Mastering the metro has been one of my proudest accomplishments during my time in Paris thus far. Not only do you get to experience the majesty of the Eiffel Tower on the above ground metro and the outrageously blatant sexism in the below-ground metro ads (“There’s no such thing as an ugly woman, there are just women who don’t try hard enough.”) you also get the opportunity to sample the unique bouquet that is Parisian body odor. Personally, I use the metro as an opportunity to spy on the Parisians in the hopes of emulating them. Like a chubby brace-clad middle-schooler I eye my fellow metro occupants up and down, “AHA! That is what the cool kids are doing these days.” The metro taught me how to wear my hair, which boots to buy, and -most importantly – how to roll my eyes at tourists with pizzazz.
Rule #1: Subway Etiquette
Maintain a face completely devoid of human emotion and interest. Do not break said passive visage for anyone or anything. Say, for example, you see a young woman carrying a Chanel bag with “BABY MOMMA” bedazzled on it in purple crystals or, perhaps, a bride and groom in full regalia taking the metro to their own wedding (both are sights I have actually witnessed…), just stare blankly ahead like La Jocande [Mona Lisa] after three Botox injections. All in a day’s work.
Rule #2: Pardon vs. Excusez-moi
These two phrases may seem interchangeable, but let me tell you after many a sweaty trip through Paris on line 4 I believe I have mastered the intricacies of their applications. “Pardon” means something along the lines of “move now before I mash your toes by trodding over them like King Kong in an Irish river dancing competition” while “Excusez-moi” roughly translates to “I feel a little bit bad about the way I just maimed you for life in my haste to get out of the subway car, but not badly enough to pay for your impending hospital bills or offer you the use of my shirt as a makeshift tourniquet.” Recap: pardon = move now. Excusez-moi = sorry for using your copious body fat to brace myself against the metro jolts.
Also, if it wasn’t already clear from the graphic foot violence depicted above, definitely don’t wear flip flips on the metro.
Rule #3: Don’t electrocute yourself
This rule seems intuitive, but based on the vast number of warnings present it seems more than a few people have failed to heed this warning.
This sign does not mean “caution: Zeus will grant you the power of dane” it means “what are you, stupid? don’t touch this.” Similarly, do not go onto the train tracks. I know they must seem inviting, what with their tendency to be repeatedly smashed by metric tons of bone-crushing steel, but take my word for it, stay on the platform.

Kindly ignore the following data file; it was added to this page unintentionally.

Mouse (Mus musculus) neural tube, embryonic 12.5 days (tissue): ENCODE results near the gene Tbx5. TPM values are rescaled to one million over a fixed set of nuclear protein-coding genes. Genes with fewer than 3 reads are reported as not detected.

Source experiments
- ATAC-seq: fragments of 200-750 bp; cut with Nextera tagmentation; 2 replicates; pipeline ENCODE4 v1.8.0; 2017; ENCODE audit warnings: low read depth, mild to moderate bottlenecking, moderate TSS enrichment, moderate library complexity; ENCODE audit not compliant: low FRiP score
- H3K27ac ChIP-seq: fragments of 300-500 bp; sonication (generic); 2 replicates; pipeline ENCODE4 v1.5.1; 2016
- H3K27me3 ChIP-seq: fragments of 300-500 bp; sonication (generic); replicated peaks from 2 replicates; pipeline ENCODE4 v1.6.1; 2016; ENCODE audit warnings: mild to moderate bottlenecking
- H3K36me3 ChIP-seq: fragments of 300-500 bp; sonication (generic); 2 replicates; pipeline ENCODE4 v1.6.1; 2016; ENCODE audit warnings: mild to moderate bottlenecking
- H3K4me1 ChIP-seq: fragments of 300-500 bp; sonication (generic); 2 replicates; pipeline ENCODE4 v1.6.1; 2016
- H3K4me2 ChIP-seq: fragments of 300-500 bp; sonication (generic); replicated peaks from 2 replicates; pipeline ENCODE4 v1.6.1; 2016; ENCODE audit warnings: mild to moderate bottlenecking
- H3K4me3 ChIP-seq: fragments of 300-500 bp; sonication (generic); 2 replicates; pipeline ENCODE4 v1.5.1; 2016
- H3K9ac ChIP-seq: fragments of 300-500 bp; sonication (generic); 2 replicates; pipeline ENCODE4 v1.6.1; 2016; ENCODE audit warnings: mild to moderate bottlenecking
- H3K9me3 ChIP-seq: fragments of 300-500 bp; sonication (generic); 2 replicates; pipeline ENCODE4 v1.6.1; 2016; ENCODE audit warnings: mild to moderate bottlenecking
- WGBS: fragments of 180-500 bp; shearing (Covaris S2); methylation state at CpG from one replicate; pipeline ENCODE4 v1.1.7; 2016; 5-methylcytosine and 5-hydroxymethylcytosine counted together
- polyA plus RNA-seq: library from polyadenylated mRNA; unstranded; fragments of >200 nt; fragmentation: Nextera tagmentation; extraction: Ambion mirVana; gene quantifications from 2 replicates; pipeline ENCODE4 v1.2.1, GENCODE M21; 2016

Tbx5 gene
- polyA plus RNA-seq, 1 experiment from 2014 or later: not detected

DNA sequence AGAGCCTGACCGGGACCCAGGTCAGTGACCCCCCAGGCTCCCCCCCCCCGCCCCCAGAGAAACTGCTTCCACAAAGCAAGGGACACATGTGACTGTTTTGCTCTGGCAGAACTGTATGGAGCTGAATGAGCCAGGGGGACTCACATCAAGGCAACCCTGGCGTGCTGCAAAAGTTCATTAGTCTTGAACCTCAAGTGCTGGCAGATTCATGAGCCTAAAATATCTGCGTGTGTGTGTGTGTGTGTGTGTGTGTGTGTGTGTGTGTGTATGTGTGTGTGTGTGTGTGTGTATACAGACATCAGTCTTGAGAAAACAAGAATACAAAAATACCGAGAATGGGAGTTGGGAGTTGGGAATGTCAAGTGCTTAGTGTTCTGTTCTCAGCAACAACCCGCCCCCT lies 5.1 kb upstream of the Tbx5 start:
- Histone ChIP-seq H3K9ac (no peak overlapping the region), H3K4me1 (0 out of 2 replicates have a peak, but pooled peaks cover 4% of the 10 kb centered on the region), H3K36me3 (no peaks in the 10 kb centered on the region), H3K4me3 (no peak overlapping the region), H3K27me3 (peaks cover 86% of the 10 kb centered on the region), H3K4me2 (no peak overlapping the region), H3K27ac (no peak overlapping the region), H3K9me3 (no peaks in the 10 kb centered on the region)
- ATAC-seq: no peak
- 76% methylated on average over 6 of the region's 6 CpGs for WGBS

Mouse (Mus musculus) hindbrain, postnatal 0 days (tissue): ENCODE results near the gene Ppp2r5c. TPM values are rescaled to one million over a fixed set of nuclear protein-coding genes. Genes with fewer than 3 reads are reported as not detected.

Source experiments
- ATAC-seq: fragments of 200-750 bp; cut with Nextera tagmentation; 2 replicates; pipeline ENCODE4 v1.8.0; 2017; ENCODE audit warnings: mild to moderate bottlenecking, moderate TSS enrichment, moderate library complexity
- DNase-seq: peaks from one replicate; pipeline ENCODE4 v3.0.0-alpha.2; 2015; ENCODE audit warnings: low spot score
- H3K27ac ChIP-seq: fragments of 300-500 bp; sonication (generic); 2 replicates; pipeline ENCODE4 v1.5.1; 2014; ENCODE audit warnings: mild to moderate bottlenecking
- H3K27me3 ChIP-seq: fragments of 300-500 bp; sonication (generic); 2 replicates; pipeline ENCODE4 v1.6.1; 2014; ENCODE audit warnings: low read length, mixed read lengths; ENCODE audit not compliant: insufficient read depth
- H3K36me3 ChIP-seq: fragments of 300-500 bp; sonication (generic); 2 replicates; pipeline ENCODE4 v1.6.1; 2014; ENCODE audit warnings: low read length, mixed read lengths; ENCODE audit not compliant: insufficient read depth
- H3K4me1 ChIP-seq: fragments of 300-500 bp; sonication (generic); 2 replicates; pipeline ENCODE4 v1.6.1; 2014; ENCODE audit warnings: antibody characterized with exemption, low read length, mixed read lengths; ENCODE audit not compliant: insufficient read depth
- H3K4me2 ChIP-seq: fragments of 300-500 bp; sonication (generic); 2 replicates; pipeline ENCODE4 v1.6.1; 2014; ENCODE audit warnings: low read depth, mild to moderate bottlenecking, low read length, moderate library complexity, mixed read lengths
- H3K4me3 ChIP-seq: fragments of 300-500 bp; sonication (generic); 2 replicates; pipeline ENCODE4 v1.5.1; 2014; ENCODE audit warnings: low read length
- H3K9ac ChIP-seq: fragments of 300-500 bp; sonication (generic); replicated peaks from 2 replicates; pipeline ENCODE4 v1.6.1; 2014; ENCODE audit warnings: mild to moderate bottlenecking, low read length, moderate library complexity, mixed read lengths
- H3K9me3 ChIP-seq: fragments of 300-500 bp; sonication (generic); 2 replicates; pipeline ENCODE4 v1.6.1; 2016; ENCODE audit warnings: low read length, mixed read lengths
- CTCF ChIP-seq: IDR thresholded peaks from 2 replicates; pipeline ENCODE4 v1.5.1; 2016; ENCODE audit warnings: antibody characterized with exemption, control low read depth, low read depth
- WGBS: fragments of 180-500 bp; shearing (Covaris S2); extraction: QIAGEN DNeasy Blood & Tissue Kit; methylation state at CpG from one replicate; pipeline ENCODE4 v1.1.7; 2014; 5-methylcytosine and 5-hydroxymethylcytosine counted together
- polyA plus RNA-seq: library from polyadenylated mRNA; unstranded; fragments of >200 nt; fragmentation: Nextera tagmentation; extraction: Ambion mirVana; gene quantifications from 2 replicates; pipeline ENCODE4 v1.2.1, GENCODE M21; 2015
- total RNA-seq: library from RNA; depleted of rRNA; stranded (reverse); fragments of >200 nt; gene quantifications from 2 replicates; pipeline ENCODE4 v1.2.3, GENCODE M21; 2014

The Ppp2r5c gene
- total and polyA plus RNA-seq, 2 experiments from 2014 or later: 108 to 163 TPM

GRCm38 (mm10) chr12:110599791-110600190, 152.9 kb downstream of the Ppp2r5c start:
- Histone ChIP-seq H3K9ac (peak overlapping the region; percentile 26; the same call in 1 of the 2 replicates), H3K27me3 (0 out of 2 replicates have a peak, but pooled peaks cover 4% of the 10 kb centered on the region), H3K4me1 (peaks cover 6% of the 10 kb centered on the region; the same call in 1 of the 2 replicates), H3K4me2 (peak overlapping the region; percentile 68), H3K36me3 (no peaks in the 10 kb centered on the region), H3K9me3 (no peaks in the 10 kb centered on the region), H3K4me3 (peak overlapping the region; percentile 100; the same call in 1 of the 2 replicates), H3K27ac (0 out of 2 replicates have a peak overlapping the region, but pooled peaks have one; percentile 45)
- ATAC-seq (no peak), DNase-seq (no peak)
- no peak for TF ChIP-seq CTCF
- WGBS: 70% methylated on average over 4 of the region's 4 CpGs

Rule #4: Enjoy the Music
There is music everywhere in the metro, from one lone man with his purple kazoo to a ten piece orchestra with vocal accompaniment Paris just can’t get enough. Strangely enough, said orchestra seems to always be playing very aggressive, stressful music when I’m sprinting down the stairs late for class. Music in the station is fine, but God help you should you get stuck in a metro car with a musician. I have been the victim of two accordion attacks – as I like to call them. I just want to take these poor performers aside and tell them that the real way to make money is to get people to pay them NOT to play, because I would have paid at least 15 euro for this accordion guy to stop playing that damned Amélie song.
Rule #5: The Last Metro on Earth
Paris, despite being a major metropolitan city with many modern conveniences, shuts down its metro at 12:30 on weekdays and 1:30 on weekends. As such, at approximately 12:27 (or 1:27) one can witness the mad sprint to the last metro by all of Paris’ partiers. At this point in the night, human kindness no longer exists and anarchy prevails as dozens of drunken Parisians clamor for a spot on the metro to end all metros. I believe it’s something like running with the bulls, except instead of getting gored by an animal you get trampled to death by a fellow sentient being. To each his own I guess.
Of course, if you miss the last metro you can always take the night bus which is super fun, but only if your idea of fun includes the vague possibility of brutal murder.
- Clancy T.
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<p><span style="color: rgb(29, 29, 29); font-family: Arial, Verdana, sans-serif; font-size: 12px; line-height: normal; background-color: rgb(237, 237, 237);">Clancy Tripp is a junior at Claremont McKenna double-majoring in Literature and Film Studies with a minor in Gender Studies. In the past few years she has lived in Indiana, California, Washington D.C., and Chicago studying and working in arts and literacy education. Good luck keeping her in the same place for more than a year. True to form, she will be spending the Fall semester in Paris, France where she will spend as much time as possible with local French children, explore every arrondissement, and sample every pain au chocolat available!</span></p>